By Bad Seed
Genetic factors: Men who have a history of prostate cancer in their family, especially if it was a first-degree relative such as a father or brother, are at an increased risk. This risk may be two to three times greater than the risk for men without a family history of the disease. Earlier age at diagnosis (<60 years of age) in a first-degree relative and disease affecting more than one relative also increases the risk for developing prostate cancer.
Infection: Recent evidence has suggested the role of sexually transmitted infections as one of the causative factors for prostate cancer. People who have had sexually transmitted infections are reported as having 1.4 times greater chance of developing the disease as compared to the general population.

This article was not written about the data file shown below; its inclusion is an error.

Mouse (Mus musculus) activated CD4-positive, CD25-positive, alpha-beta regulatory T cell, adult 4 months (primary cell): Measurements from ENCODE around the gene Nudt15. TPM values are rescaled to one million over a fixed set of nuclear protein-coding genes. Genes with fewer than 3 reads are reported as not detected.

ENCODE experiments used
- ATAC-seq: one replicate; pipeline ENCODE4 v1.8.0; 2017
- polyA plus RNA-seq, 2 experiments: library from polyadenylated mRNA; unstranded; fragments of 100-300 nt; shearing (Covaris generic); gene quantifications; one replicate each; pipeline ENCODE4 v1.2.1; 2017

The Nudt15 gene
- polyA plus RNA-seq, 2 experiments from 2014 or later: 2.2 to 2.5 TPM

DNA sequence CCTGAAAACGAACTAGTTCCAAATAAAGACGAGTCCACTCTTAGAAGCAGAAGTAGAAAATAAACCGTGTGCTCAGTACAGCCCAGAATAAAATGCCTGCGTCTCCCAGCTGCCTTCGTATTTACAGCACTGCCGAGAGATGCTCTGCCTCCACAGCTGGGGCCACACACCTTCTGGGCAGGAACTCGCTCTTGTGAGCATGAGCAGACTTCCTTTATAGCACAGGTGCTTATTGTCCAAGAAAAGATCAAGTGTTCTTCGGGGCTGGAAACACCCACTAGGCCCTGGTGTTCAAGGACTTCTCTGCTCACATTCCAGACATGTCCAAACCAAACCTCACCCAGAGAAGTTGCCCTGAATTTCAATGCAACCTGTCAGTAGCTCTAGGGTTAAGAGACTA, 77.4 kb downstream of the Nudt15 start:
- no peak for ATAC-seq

Diet: A diet high in fat has been associated with an increased risk of prostate cancer.
Chemical agents: Exposure to chemicals such as cadmium has been implicated in the development of prostate cancer. There is also some evidence to suggest that obesity leads to an increased risk of having more aggressive, larger prostate cancer, which results in a poorer outcome after treatment.